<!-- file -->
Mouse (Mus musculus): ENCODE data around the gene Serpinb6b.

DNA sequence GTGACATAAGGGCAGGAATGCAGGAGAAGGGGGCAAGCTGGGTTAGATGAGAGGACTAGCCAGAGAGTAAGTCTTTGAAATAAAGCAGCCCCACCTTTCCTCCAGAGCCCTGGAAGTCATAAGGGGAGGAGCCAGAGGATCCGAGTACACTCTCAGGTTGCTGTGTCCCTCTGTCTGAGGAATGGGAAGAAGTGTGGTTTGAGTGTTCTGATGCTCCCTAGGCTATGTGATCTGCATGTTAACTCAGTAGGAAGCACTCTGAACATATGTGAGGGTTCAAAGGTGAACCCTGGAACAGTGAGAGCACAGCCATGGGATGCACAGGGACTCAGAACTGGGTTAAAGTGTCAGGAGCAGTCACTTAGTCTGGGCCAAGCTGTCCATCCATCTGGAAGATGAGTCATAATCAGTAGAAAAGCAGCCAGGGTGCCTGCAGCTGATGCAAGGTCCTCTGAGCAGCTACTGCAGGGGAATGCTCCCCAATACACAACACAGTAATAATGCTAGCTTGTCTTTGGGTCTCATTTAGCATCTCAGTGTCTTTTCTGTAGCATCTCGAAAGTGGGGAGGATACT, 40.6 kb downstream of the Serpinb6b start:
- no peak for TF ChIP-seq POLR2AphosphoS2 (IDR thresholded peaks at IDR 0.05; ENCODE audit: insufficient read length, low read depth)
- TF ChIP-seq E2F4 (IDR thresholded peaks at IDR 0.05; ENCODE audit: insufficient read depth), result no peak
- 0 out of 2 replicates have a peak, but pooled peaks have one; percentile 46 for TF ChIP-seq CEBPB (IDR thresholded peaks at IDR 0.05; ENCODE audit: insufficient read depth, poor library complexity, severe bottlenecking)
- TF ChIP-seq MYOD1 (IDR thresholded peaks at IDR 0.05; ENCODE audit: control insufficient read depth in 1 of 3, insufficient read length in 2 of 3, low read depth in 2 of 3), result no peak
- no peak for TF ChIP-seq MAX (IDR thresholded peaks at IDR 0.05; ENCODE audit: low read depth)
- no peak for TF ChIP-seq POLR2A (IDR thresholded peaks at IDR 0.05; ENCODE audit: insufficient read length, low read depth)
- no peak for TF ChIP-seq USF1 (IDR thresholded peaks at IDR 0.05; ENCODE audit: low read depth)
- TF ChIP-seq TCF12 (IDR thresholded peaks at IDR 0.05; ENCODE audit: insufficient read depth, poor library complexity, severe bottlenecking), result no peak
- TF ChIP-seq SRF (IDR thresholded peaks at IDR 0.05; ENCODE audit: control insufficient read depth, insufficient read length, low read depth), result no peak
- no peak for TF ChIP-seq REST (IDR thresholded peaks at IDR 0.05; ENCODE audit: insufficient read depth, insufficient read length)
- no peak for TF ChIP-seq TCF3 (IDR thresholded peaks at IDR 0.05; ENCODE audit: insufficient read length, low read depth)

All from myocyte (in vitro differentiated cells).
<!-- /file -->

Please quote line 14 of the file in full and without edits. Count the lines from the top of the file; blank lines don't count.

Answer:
All from myocyte (in vitro differentiated cells).